A low-carbon fertiliser made from a chocolate factory's waste cocoa shells has been successfully trialled on a Norfolk farm.

Food firms Nestlé and Cargill are collaborating on the project, which was put to the test at Rookery Farm in Wortham, near Diss - one of two trial farms supplying wheat to Nestlé factories making breakfast cereals and Purina pet food.

The cocoa shells are supplied by Cargill, which processes cocoa in York as a key ingredients in the manufacture of chocolate bars such as KitKat and Aero. A trial volume of cocoa shell was processed and pelletised by Swindon-based CCm Technologies.

The two-year farm trial aims to evaluate the fertiliser’s performance on crop production, soil health and greenhouse gas (GHG) emissions, compared to conventional chemicals applied on the same farm.

If successful, up to 7,000 tonnes of low-carbon fertiliser pellets could be produced for farmers in Nestlé’s UK supply chain - around 25pc of the firm's total fertiliser use for wheat.

Richard Ling, farm manager at Rookery Farm, has now finished harvesting his first wheat crop grown with the confectionery by-product - and he was impressed with the results.

"We’ve compared two parts of the field, one which used the cocoa shell fertiliser, and one which used with the conventional fertiliser, and there is no significant difference in the yield so we can see that it works," he said.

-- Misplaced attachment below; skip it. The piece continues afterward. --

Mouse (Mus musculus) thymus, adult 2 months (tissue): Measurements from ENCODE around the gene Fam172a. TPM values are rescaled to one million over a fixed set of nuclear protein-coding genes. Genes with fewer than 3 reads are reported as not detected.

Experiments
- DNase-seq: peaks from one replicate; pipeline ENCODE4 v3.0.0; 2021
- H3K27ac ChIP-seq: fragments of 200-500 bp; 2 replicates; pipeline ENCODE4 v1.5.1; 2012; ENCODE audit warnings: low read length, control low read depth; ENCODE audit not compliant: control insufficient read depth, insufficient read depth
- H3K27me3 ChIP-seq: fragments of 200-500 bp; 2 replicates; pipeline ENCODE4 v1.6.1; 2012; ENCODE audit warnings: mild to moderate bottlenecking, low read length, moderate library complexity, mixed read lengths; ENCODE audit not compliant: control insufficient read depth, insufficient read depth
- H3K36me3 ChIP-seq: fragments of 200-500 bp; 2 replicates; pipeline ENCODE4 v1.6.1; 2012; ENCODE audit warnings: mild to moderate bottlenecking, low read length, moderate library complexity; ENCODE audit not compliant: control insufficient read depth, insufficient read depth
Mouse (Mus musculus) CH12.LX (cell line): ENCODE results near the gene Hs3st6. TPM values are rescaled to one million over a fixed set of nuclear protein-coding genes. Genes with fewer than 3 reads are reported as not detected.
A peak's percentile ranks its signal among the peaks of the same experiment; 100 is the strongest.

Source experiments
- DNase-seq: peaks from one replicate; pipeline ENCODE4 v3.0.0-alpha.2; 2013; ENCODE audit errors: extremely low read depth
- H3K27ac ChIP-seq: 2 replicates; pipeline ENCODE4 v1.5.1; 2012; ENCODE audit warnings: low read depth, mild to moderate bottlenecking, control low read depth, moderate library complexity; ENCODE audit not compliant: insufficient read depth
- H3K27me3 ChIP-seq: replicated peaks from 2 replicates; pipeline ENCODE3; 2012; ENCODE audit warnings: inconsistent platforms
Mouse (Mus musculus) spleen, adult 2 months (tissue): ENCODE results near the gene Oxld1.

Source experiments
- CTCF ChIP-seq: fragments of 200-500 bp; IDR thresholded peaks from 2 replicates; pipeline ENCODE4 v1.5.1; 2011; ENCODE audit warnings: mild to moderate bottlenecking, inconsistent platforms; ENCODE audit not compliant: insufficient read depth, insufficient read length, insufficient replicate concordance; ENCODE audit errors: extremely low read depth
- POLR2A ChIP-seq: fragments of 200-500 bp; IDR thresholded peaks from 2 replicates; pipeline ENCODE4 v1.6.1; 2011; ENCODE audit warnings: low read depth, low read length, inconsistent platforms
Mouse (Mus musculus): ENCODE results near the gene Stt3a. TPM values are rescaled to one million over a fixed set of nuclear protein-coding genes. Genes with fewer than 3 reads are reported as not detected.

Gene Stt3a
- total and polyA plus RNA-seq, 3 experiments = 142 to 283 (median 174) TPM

“We are really reassured with the results and are looking at running further trials.

"It’s a step change to be able to use a fertiliser made from a waste stream and see the same results as using a conventional product.

"It’s an exciting and promising time and we are pleased to be taking part in these trials to help reduce the carbon emissions from our farming.” 

The project is part of Nestlé's drive to achieve "net zero" emissions by 2050, and the company has also committed to sourcing 50pc of its key ingredients from regenerative agricultural methods by 2030.

Matt Ryan, regeneration lead at Nestlé' UK & Ireland, said: "We have to find ways to build more resilience into the system and optimising our use of natural resources is a critical part of this.

“This project is a small, but very meaningful step towards a net zero future, where farmers, local enterprises, and nature all stand to benefit."